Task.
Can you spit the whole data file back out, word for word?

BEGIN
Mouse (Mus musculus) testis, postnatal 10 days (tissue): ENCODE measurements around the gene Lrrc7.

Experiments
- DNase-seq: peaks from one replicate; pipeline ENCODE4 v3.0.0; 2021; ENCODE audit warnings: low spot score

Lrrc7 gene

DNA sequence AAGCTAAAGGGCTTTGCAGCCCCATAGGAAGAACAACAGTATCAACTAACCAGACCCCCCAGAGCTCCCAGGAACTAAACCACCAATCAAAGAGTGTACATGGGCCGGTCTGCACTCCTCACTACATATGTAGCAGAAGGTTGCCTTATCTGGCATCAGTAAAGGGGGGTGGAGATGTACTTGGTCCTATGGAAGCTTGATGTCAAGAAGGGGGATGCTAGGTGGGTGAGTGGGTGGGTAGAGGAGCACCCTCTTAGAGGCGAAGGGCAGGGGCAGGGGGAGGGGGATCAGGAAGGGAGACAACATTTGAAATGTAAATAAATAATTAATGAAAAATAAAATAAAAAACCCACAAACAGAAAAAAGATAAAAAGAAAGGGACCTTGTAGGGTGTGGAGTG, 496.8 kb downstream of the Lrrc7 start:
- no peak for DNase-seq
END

Mouse (Mus musculus) testis, postnatal 10 days (tissue): ENCODE measurements around the gene Lrrc7.

Experiments
- DNase-seq: peaks from one replicate; pipeline ENCODE4 v3.0.0; 2021; ENCODE audit warnings: low spot score

Lrrc7 gene

DNA sequence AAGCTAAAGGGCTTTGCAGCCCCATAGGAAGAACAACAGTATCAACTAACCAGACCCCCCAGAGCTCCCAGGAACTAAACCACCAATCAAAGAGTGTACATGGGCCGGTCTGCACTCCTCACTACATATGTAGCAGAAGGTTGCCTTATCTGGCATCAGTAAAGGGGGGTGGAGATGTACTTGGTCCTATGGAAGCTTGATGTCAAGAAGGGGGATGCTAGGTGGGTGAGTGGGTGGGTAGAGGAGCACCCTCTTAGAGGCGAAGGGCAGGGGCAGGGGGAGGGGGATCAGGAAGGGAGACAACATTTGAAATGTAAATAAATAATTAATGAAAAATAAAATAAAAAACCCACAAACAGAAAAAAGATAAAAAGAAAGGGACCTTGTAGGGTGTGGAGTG, 496.8 kb downstream of the Lrrc7 start:
- no peak for DNase-seq